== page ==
Brexit or the burden of being part of an optimal currency zone but not of the currency union itself
Source: ONS. According to the same ONS: Looking at the estimates by country of birth, between January to March 2015 and January to March 2016:UK born people working in the UK increased by 94,000 to 26.25 million. Non-UK born people working in the UK increased by 330,000 to 5.24 million
Some months ago I was in London. The subway was populated by a mix of Asian looking super models and Polish construction workers. And by the occasional tourist, heading, with his son, 14, to a football game (Westham United – Aston Villa, 2-0). Close to the football stadion (the now deserted Boleyn Park) was an amazing ‘minorities’ market which, according to Wikipedia, was founded more than a century ago by Jewish pedlers and where I saw not one but three kinds of tropical fruit I’d never seen before! Around 23:30, after the game, 5.000 or so lily white supporters of Westham United and Aston Villa walked a mile or so and side by side to the next subway station, as the Upton Park station could not handle the amount of people. The atmosphere was very friendly.
We were staying in a new, Gujarati driven hotel near West-Kensington. Now, I love Glory Bygone, so I was totally happy that The Three Famous Kings (3FK) pub was close by (they even served ‘toad in the hole‘, if you’re there I advise the basement, we were served by foreign students). Junior however kept pressing for USA style KFC and not one of the less well-known but numerous halal chicken joints. Which, alas, was close by too. By the way – no food deserts in London. The city is (unlike at least some USA cities) littered with small high quality super markets, selling the latest tomatoes and peppers from Holland! Aside – during one walk (junior was attending his smart phone) I actually spotted a small park with some date palms (Phoenix dactylifera). These British really love to pretend this is not England!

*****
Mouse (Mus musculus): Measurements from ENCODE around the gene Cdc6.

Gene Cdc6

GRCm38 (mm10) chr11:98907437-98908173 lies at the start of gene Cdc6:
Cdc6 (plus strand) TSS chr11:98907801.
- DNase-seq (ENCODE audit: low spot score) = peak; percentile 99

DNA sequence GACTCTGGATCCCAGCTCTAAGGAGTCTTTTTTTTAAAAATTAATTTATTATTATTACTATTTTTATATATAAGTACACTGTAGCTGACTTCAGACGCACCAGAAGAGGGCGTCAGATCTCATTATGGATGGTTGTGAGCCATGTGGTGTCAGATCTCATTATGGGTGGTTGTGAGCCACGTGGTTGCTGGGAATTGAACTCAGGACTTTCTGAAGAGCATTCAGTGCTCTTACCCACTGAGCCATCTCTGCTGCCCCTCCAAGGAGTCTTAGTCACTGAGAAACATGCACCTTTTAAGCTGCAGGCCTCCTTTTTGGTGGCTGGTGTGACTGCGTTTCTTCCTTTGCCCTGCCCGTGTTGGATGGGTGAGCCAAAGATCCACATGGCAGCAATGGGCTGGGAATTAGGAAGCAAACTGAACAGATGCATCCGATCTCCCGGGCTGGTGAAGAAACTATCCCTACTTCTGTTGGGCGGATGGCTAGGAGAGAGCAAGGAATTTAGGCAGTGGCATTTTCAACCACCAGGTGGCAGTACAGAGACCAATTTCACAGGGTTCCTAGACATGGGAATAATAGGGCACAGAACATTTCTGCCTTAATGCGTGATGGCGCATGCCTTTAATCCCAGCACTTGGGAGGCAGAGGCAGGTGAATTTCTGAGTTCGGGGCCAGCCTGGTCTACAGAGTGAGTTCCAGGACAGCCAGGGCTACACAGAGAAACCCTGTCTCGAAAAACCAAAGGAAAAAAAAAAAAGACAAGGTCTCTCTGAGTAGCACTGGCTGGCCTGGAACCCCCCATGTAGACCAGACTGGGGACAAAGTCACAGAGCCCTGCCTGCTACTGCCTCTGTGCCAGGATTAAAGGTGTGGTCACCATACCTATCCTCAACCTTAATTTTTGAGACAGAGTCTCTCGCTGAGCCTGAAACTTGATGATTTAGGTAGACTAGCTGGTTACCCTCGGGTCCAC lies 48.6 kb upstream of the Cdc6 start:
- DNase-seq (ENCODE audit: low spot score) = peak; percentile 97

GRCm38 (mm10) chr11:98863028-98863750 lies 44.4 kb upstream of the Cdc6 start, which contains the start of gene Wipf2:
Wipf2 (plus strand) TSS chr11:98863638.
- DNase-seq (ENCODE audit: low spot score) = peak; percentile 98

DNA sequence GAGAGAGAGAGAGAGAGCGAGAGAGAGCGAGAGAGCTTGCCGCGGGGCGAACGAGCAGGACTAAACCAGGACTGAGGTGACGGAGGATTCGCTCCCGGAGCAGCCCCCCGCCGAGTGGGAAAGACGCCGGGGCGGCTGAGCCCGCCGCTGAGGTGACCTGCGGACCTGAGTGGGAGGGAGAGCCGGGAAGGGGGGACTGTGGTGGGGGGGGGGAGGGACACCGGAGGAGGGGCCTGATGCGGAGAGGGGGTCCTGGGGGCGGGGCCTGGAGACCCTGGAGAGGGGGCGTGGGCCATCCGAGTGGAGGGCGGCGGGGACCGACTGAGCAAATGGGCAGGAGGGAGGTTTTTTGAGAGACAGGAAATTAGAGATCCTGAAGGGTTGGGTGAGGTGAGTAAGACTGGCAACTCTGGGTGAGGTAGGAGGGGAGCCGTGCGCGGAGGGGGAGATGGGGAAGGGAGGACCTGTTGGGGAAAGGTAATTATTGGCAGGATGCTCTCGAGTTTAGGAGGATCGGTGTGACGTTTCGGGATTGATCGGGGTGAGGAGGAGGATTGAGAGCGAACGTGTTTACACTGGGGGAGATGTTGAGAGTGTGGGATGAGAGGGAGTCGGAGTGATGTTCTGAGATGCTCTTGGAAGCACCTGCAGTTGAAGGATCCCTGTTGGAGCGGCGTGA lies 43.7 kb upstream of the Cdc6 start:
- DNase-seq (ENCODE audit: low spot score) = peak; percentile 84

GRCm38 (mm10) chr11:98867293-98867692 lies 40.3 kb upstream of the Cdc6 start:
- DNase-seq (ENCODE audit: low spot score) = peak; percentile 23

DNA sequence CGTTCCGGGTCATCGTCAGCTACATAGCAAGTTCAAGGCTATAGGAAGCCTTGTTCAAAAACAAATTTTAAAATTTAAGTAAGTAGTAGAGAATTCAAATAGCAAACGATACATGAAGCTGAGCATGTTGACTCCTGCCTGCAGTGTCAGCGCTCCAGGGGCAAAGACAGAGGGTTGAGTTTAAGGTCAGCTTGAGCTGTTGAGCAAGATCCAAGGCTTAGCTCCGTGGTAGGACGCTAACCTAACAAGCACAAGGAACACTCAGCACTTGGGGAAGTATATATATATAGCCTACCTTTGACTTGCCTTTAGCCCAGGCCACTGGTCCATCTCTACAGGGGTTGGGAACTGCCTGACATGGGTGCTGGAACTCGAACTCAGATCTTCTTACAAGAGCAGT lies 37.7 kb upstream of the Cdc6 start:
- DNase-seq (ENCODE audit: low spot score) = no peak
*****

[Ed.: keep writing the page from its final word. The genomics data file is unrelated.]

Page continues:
The idea of the piece above will be clear. Ideas about closed borders and homogenous, stable national cultures are: bogus. So much for the mind set of many Brexiteers. On the other hand – when we look at the graph it becomes clear that after 2008 the UK became a received much of the ‘fall out’ of austerity politics in the rest of the European Union. After the bust in the Baltic countries (Estonia, Latvia, Lithuania) many of the unemployed (and employed!) left for the UK, just like many Polish people did. Surprisingly (at least to me), the number of non-EU nationals did not increase anymore! In a sense, UK open border policies enabled the Euro to work (more precise: to fail slightly less abysmally). The EU is modelled to be an ‘optimal currency union’, which includes not just unbridled capital markets but also free movement of labor across borders. I am, with some important qualifications, a proponent free movement of labor. One of these qualifications is that, when you’re like the UK part of the ‘free labor’ zone of a currency union, but not part of the single currency union itself, you should have a decisive voice in the monetary and fiscal policies of the members of the currency union. As this is not really the case, the UK has, in my opinion, a reason and a motive to restrict the inflow of European labour. Do you really want your country to become the employer of last resort for other countries, solving the problems caused by their macro-economic policies failures? In my (in this case: humble) opinion I do think Brexiteers have a point here. Even though their mind set often is retarded.
Mind: at this moment British unemployment is lowish and participation is at a record high (albeit with a small margin). Also, post 2008 in many countries the ratio of male unemployed to female employed increased quite a bit (more on this in another post). Males disgruntled at the demise of ‘positive white male discrimination’ really had a point – this demise was and often is real. But after an initial rise in 2008-2009, this ratio however started to decline in the UK and is at this moment lower than it used to be (in other words: the decline of unemployment was to a disproportional extent caused by a decline of male unemployment). Which is not what happened in many other countries! The large inflow of other EU citizens (those Polish construction workers) has i.e. not led to (or: ‘developed in tandem with’) to higher (male) unemployment. No reason for disgruntlement here. Though we still have the ‘crappy jobs’ argument. In my opinion, the best remedy against that (a very serious problem – your job is an important part of your life) is a tight labor market. It might however well be that ‘Europe’, which continues to press for labor market deregulation, austerity and even policies aimed at outright deflation is not the best ‘job guarantee’ either.
Dear readers, this all goes against my European convictions. But the logic of the facts really leads me to these conclusions. ‘Europe’ is not up to the macro-economic challenges of a Union.